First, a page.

'Lacks Legitimate Legislative Purpose': Treasury Refuses to Release Trump's Tax Returns, Teeing up Legal Battle

Treasury refuses to release Trump's Tax Returns
President Donald Trump speaks as Secretary of the Treasury Steven Mnuchin (L) listens during a Roosevelt Room event at the White House February 6, 2019 in Washington, DC. Photo by Alex Wong/Getty Images

The U.S. Department of Treasury said Monday that it cannot legally release President Donald Trump's personal and business tax returns that have been demanded by Democrats on the House Ways and Means Committee.

The refusal to release six years of Trump's financial records tees up another likely legal fight between House Democrats and the Trump administration, which has stonewalled Democrats' ongoing congressional probes in recent weeks into Trump and his family's finances.

"In reliance on the advice of the Department of Justice, I have determined that the Committee's request lacks a legitimate legislative purpose, and… the Department is therefore not authorized to disclose the requested returns and return information," Treasury Secretary Steven Mnuchin told Ways and Means Chairman Richard Neal in a letter.

Neal, a Democrat, made the original request for Trump's taxes April 3 under an IRS provision that states Treasury "shall" turn over "any return or return information" requested by certain committees, including Ways and Means. But Mnuchin missed two previous deadlines, saying that he was consulting with the Justice Department over the legality of the request and had concerns about whether it was within the "constitutional scope" of Congress.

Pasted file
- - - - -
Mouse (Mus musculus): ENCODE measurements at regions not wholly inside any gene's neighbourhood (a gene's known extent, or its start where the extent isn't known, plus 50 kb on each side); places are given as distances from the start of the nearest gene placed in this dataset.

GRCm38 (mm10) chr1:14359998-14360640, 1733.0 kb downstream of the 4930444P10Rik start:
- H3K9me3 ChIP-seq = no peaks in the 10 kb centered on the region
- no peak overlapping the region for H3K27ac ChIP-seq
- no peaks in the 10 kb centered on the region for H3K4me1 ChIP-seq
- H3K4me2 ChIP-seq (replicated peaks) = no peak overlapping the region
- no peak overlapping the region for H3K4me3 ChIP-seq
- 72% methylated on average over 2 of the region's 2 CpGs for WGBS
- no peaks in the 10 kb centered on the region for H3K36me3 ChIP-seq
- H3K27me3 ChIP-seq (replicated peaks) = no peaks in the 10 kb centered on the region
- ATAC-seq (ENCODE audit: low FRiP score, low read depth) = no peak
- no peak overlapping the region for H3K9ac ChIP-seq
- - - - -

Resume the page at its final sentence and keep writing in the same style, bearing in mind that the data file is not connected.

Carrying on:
"Out of respect for the deadlines previously set by the Committee, and consistent with our commitment to a prompt response, I am informing you now that the Department may not lawfully fulfill the Committee's request," Mnuchin said.

The Treasury secretary, who is a Trump political appointee, added that the Justice Department plans to "memorialize its advice in a published legal opinion as soon as practicable."

The top Republican lawmaker on Ways and Means, Representative Kevin Brady, applauded Mnuchin's decision, accusing Democrats of trying to "weaponize the tax code" for political purposes.

"Abusing the tax writing Committee's authority to go after a political enemy sets a dangerous precedent, and the Administration is right not to go along with it," Brady said in a statement.

The refusal will likely lead to some sort of legal action taken by Neal, possibly in the form of a subpoena. However, it is not yet known. In a statement, Neal said he would "consult with counsel and determine the appropriate response."

A Committee spokeswoman did not respond to Newsweek's questions Monday about what — if any — legal action that meant. But chairman and his fellow Democratic Committee members have indicated in the past that they are prepared to go to court.

"All avenues are on the table," Ways and Means member Dan Kildee told Newsweek just prior to Treasury's second missed deadline on April 23. "I wouldn't want to rule in or out any particular path… [Neal] has done a good job of keeping us apprised of his thinking but hasn't signaled his next steps."

Trump has refused to comply with House Democrats various ongoing probes into his business and personal life, ratcheting up the tension between party members and the president in recent weeks. His personal attorneys are currently suing several House committees that have issued subpoenas Trump's banks for financial documents.

This story has been updated to include a statement from Representative Kevin Brady.